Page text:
Listen to today's episode of StarDate on the web the same day it airs in high-quality streaming audio without any extra ads or announcements. Choose a $8 one-month pass, or listen every day for a year for just $30.
You are here
Moon and Mercury
Mercury is one of the hottest places in the solar system. Daytime temperatures at its equator can reach 800 degrees Fahrenheit -- hot enough to melt lead. But it also has some cold spots. In fact, they may be so cold that they hold huge deposits of ice -- billions of tons of it.
Mercury is the closest planet to the Sun, so it makes sense that it would get hot. But the planet doesn’t have an atmosphere, so the heat isn’t distributed around the planet. At the poles, where the Sun is always quite low in the sky, temperatures can be hundreds of degrees below zero.
It’s especially cold inside deep craters, where the Sun never shines at all. Radio telescopes on Earth, as well as instruments on a Mercury orbiter, found evidence of water ice inside some of those craters. They also found evidence of ice between the craters, buried under layers of dirt.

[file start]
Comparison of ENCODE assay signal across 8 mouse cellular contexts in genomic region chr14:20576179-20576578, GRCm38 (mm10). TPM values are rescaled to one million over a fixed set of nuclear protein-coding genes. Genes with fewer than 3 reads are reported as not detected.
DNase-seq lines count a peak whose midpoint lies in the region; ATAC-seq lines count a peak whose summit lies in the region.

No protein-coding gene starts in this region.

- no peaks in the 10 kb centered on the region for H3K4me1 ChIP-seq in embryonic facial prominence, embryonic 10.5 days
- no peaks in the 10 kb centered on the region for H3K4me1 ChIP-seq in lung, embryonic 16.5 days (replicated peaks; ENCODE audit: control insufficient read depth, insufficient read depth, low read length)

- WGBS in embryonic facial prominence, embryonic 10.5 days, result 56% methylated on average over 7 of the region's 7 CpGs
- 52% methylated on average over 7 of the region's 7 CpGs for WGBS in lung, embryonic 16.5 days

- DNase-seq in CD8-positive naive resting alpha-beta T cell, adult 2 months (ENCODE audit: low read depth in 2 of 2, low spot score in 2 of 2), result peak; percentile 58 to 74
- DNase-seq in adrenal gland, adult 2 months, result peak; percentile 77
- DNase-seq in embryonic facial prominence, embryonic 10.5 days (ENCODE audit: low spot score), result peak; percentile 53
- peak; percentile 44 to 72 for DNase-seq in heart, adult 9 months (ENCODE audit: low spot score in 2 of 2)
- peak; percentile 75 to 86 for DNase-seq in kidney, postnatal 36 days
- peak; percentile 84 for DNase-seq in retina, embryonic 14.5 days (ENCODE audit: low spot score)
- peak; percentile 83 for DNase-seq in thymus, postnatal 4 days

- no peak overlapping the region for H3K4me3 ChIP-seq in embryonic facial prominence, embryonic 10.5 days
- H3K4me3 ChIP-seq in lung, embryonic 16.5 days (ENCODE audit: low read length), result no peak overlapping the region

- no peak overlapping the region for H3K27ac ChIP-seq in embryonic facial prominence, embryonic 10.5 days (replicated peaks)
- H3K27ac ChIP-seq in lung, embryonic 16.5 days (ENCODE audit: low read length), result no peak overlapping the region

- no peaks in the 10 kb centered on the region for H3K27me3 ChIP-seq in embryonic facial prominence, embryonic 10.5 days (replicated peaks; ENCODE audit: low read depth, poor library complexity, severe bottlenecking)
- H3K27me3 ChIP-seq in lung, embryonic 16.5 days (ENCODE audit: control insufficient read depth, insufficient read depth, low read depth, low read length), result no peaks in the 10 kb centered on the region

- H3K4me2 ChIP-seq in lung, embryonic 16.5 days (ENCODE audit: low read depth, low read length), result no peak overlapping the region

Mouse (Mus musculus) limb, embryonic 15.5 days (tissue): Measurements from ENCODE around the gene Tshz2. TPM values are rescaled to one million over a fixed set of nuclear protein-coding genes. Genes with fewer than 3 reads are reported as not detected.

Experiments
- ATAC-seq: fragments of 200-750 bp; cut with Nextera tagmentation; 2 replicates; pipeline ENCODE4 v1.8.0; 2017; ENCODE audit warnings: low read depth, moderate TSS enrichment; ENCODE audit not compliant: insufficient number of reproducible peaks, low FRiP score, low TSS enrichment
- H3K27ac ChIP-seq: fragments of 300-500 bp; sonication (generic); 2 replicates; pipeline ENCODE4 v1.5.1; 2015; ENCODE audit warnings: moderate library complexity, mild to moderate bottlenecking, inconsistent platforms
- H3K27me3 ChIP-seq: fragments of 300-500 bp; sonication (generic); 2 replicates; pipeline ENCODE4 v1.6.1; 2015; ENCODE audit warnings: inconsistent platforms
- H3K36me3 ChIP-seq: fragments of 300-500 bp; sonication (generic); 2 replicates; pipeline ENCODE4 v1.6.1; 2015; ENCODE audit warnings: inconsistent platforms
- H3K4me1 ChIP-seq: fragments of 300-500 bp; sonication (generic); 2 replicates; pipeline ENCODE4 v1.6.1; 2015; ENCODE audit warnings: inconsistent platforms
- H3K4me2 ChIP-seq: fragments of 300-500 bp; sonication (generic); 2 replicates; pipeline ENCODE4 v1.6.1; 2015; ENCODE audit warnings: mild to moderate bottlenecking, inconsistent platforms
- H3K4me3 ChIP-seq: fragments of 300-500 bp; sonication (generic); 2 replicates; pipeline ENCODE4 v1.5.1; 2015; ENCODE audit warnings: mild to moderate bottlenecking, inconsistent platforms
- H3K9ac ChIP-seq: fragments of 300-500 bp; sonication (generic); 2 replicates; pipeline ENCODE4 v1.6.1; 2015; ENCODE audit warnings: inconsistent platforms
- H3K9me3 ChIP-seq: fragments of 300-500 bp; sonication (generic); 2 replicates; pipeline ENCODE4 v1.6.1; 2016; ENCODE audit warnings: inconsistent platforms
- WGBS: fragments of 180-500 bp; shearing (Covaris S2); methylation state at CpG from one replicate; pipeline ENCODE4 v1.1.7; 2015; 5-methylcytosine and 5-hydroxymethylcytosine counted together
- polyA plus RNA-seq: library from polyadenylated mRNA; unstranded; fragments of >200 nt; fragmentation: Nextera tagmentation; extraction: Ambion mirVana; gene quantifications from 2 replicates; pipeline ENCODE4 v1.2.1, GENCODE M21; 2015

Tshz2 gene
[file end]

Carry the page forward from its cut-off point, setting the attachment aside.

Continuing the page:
It’s not certain where the ice came from. It might have been deposited when water-bearing asteroids or comets slammed into Mercury. Or it could have come from ice volcanoes on the planet itself. Regardless of its origin, though, there’s a lot of ice on this hot little planet.
Mercury is in view shortly after sunset right now, quite low in the west-northwest. It looks like a bright star, but it’s so low in the twilight that it’s hard to spot. It’s a little easier to see this evening, though, because the planet is close to the right of the Moon.
More about the Moon and planets tomorrow.
Script by Damond Benningfield